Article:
The slide below, borrowed from CMU, shows the typical interpretation of the "filterbank interpretation" of signal reconstruction from a Short Time Fourier Transform. As far as I can tell, the hop-size here is 1, i.e., there is no frame decimation to represent a realistic frame hop.

In that context, it makes sense: your inputs for any given sample $n$ are the outputs of lowpass-and-downconvert operations, so to reconstruct, you just upconvert-and-add them together. Do this at each timestep.

But usually, we have a substantial hop, which means that the $X[n,k]$ elements only exist at hopped values of $n$. I.e., if our hop is 1, we have $X[0,k], X[16,k], \ldots$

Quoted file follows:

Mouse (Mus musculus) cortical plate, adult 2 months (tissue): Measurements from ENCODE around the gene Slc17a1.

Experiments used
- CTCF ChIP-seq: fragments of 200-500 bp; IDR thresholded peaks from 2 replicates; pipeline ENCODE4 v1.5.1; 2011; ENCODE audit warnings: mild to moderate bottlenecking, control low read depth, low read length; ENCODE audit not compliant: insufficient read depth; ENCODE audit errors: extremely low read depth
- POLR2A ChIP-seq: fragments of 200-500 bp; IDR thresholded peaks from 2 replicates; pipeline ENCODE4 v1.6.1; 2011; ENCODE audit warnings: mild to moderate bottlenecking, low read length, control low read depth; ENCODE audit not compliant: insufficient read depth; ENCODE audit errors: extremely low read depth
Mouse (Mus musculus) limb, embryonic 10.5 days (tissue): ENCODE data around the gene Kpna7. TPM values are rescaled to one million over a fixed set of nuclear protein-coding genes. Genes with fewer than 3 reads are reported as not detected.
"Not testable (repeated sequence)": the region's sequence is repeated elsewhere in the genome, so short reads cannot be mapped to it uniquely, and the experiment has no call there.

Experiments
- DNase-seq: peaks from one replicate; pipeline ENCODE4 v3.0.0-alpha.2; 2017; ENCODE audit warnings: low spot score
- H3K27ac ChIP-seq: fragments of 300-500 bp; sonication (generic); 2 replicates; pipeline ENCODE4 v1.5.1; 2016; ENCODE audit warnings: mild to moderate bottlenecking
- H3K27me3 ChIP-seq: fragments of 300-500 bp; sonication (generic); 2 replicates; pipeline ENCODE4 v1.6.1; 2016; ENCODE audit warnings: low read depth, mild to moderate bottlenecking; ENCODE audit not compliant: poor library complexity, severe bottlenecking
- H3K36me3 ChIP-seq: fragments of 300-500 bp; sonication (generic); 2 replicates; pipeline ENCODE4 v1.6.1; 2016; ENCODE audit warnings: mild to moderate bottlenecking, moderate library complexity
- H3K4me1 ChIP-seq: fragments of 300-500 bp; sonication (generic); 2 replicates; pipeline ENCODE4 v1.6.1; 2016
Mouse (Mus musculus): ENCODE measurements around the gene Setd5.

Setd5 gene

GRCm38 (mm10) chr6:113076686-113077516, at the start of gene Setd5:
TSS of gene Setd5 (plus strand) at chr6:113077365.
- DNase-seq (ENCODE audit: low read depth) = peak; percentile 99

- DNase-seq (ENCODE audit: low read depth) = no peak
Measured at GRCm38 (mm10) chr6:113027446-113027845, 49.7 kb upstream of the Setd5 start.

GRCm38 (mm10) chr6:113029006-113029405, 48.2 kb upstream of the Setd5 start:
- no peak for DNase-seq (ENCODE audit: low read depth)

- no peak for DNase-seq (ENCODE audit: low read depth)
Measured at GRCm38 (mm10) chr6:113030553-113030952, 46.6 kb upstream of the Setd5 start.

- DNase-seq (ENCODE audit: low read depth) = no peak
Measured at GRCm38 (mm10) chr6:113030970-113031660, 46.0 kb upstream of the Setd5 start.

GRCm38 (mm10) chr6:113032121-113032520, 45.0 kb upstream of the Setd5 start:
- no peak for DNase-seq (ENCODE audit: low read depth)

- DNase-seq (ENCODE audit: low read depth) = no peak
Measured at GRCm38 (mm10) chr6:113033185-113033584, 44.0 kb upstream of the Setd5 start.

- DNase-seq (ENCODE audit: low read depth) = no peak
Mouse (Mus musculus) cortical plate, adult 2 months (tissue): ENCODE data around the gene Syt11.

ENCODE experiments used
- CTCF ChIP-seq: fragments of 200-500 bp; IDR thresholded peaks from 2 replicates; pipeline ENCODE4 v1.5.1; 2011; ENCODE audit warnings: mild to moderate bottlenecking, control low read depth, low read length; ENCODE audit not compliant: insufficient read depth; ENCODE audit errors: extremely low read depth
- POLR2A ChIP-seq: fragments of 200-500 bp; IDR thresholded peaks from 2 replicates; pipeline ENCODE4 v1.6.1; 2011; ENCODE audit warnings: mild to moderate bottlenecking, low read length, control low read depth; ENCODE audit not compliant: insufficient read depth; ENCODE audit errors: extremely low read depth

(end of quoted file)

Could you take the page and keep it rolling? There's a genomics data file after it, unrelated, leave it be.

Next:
Consequently, we are only calculating $y[0], y[16], \ldots$

How exactly do we get the missing values? Interpolate? If interpolation, where does that happen? In the branches after the upconversion? At the $y[n]$ output?

I have scoured multiple articles, slidesets, and books, and none of them seem to explain this.

Or am I mis-interpreting what's happening here? (If it matters, I'm interested in audio, where window sizes would be a few hundred samples, and the hops would be 25% of that.)

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1 Answer 1


Here is (hopefully) what you're looking for: https://ccrma.stanford.edu/~jos/sasp/Downsampled_STFT_Filter_Banks.html.

Specifically, this section: https://ccrma.stanford.edu/~jos/sasp/Filter_Bank_Reconstruction.html

  • $\begingroup$ It definitely points me in the right direction and partly confirms my intuition. I need to ponder that. $\endgroup$
    – Novak
    Aug 11, 2022 at 6:48
  • $\begingroup$ Glad I could help. Let me know if anything is unclear ;) $\endgroup$
    – Jdip
    Aug 11, 2022 at 7:22

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